A snow globe of a Canadian mountie and the Parliament buildings is polished by an employee of Parliament Souvenirs and News as an illustration for a story on tourism in Canada's capital city.
Credits: Darren Brown/QMI AGENCY
NIAGARA FALLS, ON - The snow globe - the small, iconic trinket associated with tourists spots like Niagara Falls - has been downgraded as a security threat by U.S. Homeland Security.
In the post-9/11 rush to keep airplane passengers safe, the snow globe was considered a security threat along with shampoo and toothpaste.
As of this month, the souvenir item is now permitted to be brought aboard airplanes departing the US in carry-on bags, but only if they meet size guidelines.
Lisa Farbstein, spokeswoman for the Transportation Security Administration, whose headquarters are in Arlington, VA, said snow globes must contain fewer than 3.4 ounces (100 milliliters) of liquid.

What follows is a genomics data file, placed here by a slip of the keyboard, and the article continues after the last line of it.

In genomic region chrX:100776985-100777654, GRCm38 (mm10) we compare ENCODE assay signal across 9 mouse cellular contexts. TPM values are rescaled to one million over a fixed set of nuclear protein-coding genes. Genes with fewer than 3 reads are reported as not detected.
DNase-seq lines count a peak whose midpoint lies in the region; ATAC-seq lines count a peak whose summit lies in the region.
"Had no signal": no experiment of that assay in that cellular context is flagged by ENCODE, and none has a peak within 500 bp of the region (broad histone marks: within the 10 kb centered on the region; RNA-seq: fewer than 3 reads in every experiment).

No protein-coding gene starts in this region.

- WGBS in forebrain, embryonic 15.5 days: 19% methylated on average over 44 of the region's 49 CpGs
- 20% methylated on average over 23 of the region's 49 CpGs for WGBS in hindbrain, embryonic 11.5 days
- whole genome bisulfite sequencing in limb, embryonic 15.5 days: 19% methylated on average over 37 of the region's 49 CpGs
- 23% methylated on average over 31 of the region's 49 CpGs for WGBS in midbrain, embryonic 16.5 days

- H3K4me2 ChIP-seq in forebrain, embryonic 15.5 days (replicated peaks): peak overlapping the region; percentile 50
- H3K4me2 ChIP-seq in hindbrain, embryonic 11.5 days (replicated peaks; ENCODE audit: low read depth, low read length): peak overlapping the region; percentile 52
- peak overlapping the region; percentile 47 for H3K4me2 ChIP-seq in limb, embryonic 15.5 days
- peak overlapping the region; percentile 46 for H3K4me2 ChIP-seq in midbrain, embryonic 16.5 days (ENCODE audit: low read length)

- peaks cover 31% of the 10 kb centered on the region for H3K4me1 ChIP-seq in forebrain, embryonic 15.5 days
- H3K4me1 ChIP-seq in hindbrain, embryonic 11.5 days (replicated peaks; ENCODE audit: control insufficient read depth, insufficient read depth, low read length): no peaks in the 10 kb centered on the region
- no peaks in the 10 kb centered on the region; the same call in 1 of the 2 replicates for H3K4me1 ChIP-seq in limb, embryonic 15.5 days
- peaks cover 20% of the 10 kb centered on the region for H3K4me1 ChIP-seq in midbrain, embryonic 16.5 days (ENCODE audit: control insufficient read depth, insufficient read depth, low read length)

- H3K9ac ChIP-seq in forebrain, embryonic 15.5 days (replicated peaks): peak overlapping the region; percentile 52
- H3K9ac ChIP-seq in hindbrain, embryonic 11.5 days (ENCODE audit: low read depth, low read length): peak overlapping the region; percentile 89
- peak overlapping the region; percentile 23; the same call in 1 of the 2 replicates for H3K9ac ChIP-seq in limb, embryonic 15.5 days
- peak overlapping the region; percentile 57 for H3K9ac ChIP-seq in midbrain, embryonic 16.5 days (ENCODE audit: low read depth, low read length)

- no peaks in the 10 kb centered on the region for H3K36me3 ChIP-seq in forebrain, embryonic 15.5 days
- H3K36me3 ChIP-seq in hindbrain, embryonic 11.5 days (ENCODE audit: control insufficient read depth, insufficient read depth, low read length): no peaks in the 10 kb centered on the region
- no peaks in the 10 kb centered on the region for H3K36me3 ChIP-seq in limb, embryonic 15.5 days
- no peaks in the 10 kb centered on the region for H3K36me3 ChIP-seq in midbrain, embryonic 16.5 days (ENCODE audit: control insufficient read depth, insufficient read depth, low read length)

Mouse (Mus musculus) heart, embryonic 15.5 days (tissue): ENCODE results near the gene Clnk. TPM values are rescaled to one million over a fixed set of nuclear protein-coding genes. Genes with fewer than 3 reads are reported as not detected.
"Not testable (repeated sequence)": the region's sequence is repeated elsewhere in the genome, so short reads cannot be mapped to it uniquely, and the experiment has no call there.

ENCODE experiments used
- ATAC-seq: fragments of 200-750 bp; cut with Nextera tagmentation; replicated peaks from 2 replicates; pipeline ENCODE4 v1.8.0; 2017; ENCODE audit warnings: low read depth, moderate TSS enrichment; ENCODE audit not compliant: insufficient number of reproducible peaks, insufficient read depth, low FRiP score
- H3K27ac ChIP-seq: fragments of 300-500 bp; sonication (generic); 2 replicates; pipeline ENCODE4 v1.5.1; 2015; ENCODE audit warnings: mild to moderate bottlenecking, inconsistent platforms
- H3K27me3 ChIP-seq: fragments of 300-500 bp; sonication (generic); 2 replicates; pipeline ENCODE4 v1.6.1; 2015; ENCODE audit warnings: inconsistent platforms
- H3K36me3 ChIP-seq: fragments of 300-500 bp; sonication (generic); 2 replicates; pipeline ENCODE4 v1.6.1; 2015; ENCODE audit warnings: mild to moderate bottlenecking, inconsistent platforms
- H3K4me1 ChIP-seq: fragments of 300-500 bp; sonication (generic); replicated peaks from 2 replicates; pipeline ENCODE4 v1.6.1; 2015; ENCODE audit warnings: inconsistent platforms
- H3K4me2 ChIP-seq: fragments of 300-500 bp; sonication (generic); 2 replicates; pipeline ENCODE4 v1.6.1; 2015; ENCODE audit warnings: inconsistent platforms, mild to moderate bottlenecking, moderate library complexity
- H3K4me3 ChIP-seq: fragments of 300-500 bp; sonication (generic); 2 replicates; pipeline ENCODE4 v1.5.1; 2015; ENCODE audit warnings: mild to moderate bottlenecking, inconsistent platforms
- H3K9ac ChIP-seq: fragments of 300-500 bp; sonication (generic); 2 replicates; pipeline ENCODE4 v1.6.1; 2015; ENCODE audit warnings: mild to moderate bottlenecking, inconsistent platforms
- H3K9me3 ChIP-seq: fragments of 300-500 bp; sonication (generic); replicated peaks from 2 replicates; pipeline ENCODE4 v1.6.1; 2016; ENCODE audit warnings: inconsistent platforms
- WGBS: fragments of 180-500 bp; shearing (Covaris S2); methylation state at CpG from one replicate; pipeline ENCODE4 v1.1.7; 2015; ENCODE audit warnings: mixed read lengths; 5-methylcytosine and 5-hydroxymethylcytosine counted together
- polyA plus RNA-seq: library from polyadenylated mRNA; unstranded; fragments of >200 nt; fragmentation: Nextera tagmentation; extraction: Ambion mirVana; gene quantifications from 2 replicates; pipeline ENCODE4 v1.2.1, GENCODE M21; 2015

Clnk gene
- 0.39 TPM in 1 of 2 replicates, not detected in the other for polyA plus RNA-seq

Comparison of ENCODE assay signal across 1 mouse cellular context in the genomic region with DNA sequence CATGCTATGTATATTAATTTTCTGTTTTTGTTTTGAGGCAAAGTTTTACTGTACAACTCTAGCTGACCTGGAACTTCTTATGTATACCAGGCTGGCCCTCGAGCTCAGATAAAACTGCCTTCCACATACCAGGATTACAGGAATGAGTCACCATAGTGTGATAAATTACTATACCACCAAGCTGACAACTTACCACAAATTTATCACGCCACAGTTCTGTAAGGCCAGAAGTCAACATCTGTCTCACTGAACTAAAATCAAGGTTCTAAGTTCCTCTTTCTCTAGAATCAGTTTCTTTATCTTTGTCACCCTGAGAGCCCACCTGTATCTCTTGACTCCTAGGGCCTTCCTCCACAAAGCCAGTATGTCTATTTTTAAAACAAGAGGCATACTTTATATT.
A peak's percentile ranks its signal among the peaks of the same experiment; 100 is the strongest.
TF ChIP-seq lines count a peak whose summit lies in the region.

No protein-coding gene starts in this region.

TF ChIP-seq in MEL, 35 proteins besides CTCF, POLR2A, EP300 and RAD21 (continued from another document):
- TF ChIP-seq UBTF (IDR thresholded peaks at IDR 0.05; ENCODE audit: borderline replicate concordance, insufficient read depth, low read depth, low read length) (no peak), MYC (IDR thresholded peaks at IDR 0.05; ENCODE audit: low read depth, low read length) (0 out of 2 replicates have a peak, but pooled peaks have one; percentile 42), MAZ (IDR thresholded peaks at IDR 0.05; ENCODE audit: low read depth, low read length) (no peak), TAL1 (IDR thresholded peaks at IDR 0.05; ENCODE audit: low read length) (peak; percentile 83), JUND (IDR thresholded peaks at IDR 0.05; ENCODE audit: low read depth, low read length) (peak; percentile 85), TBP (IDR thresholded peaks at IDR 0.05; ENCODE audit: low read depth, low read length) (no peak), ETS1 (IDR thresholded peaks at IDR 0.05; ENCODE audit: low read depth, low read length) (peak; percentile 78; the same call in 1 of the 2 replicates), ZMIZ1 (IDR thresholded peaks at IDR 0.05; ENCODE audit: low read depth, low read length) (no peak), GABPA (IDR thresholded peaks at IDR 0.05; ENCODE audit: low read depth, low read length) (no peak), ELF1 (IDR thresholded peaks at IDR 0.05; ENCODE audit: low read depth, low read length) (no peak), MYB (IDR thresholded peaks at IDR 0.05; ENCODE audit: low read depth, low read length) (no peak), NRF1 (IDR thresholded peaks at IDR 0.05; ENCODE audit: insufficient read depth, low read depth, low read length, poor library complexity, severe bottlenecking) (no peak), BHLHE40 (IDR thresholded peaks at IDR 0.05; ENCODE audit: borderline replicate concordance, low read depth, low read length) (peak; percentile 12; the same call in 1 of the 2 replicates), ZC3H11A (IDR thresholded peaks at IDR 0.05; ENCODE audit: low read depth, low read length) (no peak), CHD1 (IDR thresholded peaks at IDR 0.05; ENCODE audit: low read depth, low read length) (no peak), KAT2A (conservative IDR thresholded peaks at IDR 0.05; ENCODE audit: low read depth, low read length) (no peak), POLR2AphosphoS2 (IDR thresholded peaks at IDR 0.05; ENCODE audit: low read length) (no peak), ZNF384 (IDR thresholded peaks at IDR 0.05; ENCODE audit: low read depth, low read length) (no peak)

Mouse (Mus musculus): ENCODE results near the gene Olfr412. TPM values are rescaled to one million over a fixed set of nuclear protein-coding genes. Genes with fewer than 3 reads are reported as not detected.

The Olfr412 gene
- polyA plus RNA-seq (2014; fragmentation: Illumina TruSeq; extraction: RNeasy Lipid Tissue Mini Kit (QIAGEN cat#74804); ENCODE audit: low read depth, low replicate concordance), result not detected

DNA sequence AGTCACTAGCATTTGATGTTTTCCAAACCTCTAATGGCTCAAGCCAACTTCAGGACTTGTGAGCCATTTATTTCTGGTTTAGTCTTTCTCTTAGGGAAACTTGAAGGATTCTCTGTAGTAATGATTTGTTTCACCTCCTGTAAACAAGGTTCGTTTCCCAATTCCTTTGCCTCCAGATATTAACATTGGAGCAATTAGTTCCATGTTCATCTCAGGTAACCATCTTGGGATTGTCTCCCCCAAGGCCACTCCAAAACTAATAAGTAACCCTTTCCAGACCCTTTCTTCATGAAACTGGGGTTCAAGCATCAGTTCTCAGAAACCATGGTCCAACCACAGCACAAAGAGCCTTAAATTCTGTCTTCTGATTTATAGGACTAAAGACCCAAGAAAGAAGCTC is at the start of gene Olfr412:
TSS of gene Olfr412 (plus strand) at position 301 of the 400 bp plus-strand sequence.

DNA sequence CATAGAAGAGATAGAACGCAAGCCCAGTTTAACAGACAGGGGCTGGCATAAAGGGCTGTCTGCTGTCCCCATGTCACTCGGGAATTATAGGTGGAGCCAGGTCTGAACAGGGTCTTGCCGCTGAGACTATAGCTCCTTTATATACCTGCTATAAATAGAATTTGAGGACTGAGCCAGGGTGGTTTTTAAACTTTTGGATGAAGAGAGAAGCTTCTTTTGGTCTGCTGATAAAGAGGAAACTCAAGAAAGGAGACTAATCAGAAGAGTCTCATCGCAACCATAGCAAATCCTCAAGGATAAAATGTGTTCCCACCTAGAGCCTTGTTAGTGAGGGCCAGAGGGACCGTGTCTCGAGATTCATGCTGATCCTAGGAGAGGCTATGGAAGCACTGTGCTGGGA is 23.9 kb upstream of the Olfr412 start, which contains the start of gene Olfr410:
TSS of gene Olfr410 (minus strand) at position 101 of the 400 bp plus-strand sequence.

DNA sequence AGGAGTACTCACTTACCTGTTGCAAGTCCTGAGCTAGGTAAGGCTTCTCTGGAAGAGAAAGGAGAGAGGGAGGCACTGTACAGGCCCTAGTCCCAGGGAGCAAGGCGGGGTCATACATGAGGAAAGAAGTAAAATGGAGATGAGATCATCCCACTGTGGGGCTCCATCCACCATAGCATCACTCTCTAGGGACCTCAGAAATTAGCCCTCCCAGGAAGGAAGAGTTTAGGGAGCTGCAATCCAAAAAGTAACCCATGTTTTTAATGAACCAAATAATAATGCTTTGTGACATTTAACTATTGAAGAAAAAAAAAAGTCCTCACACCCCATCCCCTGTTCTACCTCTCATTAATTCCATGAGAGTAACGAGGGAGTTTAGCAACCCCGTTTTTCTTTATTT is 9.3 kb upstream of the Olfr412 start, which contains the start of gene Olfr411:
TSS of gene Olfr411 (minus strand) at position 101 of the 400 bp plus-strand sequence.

"We were just trying to look at it as a risk-based security fashion," Farbstein said on why snow globes were seen as a threat. "We were very concerned about terrorists using liquid explosives. If we can limit the amount of the liquids, that minimizes the risk."
Snow globes larger than a tennis ball are still not allowed in carry on luggage.
The lift of the U.S. ban surprised tourists at Souvenir City in Niagara Falls, ON.
"They weren't allowed?" asked a bewildered Ziba Geramikhosh, of Toronto, who was playing the role as tour guide with family visiting from Iran. "I would have just packed it in a bag anyway."
Chris Alexander, the store's manager, said snow globes are a popular item at Souvenir City.
He said now the ban has been lifted on smaller globes leaving nearby U.S. international airports, there's still no rush to fill the order sheets for thousands of globes.
And advertising them as "now permitted as carry ons" isn't a marketing strategy he wants to pursue just yet.
"If sales go through the roof, I might," he said with a laugh.